Saturday, June 6, 2009

Suppressing Causally Relevant Factors in the Special Sciences

Can I beg your indulgence? Here is a little parable (712 words). It is meant to undermine Hempel's requirement of maximal specificity in IS-explanation. I would be very interested to know how people react to it:

"Imagine an economist interested in the price elasticity of demand. She finds that price changes have different effects on demand for different kinds of commodity. For necessities such as staple food items, it has very little effect; for small conveniences such as dry-cleaning, the effect of price increases is linear; for luxury items with pretensions of exclusivity, it is inverted – the higher the price, the greater the demand – and so on. She also discovers that hitherto overlooked transaction-factors are relevant: elasticity takes on different values in business-to-business transactions, in on-line purchases, and so forth. Such additional determinants would interest our economist – though she may not have been aware of or interested in different categories of transaction until they turned up in her surveys, such factors are relevant to her question. She is interested in a complete economic theory of price elasticity, not just in some pre-selected set of factors. Her discipline defines the relevant features by its methodology; she does not define them by idiosyncratic interests.

"Let’s suppose that at a certain point in her investigation, the economist has discovered all the economic determinants – even those that she did not anticipate at first. But she has also stumbled upon a non-economic factor involved in some sales transactions. Say, for instance, that for reasons having to do with colour perception, some women’s willingness to tolerate a higher cost varies with the colour and size of the font in which the price of an item is displayed and with the kind of light shining on the price ticket. (Many women are more sensitive to colour differences than men.) In different stores, where the price happens to be displayed differently, price increases affect demand differently on average, because women are differently affected.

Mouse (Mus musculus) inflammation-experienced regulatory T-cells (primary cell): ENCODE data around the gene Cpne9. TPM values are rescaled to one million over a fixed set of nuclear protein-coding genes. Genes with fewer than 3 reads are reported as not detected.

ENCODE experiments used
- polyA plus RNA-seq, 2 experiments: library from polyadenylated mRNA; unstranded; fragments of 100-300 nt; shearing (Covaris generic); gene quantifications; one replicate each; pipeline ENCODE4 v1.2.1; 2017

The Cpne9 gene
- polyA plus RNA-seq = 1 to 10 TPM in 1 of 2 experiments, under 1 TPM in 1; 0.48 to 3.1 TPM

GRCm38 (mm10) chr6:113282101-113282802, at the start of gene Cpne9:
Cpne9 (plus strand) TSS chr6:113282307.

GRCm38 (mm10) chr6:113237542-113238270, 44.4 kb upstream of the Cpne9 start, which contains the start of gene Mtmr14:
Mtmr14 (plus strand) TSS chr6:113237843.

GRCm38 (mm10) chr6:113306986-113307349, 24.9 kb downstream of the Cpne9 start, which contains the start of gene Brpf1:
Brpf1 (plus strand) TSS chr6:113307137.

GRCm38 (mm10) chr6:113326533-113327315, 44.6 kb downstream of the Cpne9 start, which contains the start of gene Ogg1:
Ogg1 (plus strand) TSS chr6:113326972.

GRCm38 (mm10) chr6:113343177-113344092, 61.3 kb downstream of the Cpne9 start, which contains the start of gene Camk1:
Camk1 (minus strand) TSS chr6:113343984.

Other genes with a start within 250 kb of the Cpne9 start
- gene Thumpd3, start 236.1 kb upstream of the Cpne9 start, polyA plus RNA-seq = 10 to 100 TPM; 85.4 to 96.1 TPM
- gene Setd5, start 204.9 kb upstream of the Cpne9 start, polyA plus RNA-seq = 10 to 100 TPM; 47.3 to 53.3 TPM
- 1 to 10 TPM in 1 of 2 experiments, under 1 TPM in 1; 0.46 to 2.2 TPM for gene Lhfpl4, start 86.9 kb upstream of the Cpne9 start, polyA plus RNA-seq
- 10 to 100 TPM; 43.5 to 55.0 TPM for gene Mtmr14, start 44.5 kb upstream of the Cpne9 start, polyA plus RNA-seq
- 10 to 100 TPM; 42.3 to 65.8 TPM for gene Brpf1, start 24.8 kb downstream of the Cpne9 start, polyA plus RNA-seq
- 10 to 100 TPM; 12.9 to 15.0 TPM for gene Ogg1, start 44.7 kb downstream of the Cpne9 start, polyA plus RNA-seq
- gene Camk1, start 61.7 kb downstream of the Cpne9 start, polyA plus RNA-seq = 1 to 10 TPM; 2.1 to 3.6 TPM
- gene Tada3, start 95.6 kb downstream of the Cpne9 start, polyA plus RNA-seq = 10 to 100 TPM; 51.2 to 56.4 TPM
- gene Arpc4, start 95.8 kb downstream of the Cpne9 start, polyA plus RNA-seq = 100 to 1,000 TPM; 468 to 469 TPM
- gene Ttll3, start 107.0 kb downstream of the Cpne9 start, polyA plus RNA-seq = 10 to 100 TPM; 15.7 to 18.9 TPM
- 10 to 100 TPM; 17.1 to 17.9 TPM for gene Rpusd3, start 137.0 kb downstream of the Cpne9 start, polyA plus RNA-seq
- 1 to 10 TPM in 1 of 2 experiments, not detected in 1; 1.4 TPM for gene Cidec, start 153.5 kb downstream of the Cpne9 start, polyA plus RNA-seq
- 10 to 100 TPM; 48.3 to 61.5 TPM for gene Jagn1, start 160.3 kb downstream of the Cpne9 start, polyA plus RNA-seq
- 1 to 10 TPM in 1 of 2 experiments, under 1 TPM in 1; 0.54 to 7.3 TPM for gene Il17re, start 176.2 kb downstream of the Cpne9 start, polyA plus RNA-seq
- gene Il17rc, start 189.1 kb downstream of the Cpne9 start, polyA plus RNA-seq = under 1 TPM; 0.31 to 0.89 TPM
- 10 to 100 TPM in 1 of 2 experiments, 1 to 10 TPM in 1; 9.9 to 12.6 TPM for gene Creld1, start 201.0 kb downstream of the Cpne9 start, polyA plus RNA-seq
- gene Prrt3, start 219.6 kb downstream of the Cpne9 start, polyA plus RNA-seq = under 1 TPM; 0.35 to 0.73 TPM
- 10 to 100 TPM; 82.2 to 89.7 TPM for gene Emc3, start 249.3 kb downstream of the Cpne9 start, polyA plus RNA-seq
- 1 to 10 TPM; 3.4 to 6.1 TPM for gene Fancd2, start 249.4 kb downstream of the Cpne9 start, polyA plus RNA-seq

"I conjecture that the economist will not count this as an admissible factor. The effect arises situationally; it may vary simply with the prevailing light at different times of day, and with the purely accidental use of different price-tickets in different stores. Such accidental variation has nothing to do with the kinds of interaction that the economist is trying to understand. It affects elasticity, but to include its effects would distort the economist’s understanding of the transactional influences she is investigating. Because this data is irrelevant from her point of view; the economist would average over the perceptual variations – or perhaps even “correct for” them as government economic statisticians correct for seasonal variation in unemployment rates – rather than building them into her model. Of course, she may change her mind about this: she, or economists in general, may come to think that perceptual oddities are actually of economic interest (just as they have recently come to believe that the psychological oddities of consumers are of economic interest). However this may be, the point that I wish to make here is that there are usually some factors of this sort in the “special sciences” – factors that make a causal difference to the explanandum, but are deemed outside of the concern of the investigator.